The Adjustment of Our Industry to Surplus and Unskilled Labor
There are two sides of this question to which I wish to refer this evening. One is that we fail to recognize the enormous value which the immigrant has been to us from the industrial point of view, and second, that the immigrant has not come to America simply because there has been an opening here, a place in which he can do better than he did in the home country, but that in a very large sense the immigrant has been brought to this country to do our work for us. I was deeply impressed with this point of view, and the lack of sympathy with it, when I undertook to help some friends to raise money for an institution that was working among immigrants in Chicago in connection with one of Chicago's greatest industries, an industry which would have been absolutely impossible without the immigrants who came to do the dirty work. I was assured that the business men of the city had absolutely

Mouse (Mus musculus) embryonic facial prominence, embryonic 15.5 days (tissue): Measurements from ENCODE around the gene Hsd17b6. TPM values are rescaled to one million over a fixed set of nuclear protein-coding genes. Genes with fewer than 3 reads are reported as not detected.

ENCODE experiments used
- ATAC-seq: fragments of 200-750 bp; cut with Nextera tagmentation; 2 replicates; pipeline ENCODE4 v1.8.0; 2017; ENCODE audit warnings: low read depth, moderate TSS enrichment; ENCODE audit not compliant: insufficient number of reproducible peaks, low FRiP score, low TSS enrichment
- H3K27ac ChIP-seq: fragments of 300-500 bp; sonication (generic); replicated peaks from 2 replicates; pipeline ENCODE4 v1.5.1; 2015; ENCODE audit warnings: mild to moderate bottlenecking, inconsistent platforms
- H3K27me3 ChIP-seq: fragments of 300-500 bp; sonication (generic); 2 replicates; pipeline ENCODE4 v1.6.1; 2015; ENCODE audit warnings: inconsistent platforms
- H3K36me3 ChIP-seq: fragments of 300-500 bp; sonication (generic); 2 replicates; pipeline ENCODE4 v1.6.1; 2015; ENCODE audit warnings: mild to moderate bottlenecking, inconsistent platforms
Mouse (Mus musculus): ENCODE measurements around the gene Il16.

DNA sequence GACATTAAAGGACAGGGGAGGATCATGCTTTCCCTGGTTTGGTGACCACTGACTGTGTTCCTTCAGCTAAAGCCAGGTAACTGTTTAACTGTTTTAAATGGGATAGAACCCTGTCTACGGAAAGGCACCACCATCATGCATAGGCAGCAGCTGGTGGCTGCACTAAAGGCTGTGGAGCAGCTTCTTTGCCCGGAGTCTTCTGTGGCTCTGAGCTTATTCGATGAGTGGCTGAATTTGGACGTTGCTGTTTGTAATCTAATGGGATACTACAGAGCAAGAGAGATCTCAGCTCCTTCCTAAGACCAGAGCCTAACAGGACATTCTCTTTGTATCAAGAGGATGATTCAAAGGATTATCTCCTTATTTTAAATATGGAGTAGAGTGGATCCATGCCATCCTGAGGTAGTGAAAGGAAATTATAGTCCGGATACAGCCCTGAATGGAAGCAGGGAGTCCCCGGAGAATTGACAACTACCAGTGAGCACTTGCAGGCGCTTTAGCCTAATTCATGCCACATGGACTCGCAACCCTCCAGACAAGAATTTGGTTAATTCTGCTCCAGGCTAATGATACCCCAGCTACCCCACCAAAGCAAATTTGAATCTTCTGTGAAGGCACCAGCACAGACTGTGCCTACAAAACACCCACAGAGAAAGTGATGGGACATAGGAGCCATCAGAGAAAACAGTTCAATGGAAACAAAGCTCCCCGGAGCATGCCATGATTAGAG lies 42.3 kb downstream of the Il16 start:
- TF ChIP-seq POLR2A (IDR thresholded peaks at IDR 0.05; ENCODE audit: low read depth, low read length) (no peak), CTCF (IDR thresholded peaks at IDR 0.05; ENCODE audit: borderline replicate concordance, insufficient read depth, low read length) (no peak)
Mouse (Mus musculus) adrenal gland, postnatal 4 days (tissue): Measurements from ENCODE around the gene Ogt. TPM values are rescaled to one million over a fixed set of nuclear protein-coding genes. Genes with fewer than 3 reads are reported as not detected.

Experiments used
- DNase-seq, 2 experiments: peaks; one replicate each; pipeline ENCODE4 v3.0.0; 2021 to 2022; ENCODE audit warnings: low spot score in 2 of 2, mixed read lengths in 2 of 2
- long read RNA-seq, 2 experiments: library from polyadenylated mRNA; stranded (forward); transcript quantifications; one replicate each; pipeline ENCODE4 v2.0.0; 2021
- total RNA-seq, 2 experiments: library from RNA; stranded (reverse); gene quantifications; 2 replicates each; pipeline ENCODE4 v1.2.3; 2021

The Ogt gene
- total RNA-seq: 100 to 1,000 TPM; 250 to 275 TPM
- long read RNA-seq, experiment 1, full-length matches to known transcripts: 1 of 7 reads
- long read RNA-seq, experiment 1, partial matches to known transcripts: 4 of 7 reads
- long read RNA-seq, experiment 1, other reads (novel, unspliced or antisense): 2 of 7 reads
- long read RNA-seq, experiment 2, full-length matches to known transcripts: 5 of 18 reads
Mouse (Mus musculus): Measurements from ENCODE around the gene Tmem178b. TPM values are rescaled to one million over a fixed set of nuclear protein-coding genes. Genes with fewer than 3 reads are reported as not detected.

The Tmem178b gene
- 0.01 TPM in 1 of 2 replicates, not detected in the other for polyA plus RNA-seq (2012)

(223) no feeling of responsibility to the immigrant, or the sense of debt which Chicago owes to the immigrant. The attitude of the Chicago business man is "We have given them the opportunity to come here, we have thrown the doors open to them. they have their chance to take advantage of higher wages which America pays to the downtrodden population of Europe. They have come, and now if things haven't gone well with them it is their affair. " That is an attitude which, it seems to me, is entirely unjust. We can not simply turn upon the immigrant and put him under a microscope, as the immigration commission is doing, and ask how he is built and what he is going to do. We must recognize the enormous responsibility we have to these immigrants who have made possible the industrial development which has taken place in America in the last fifty years.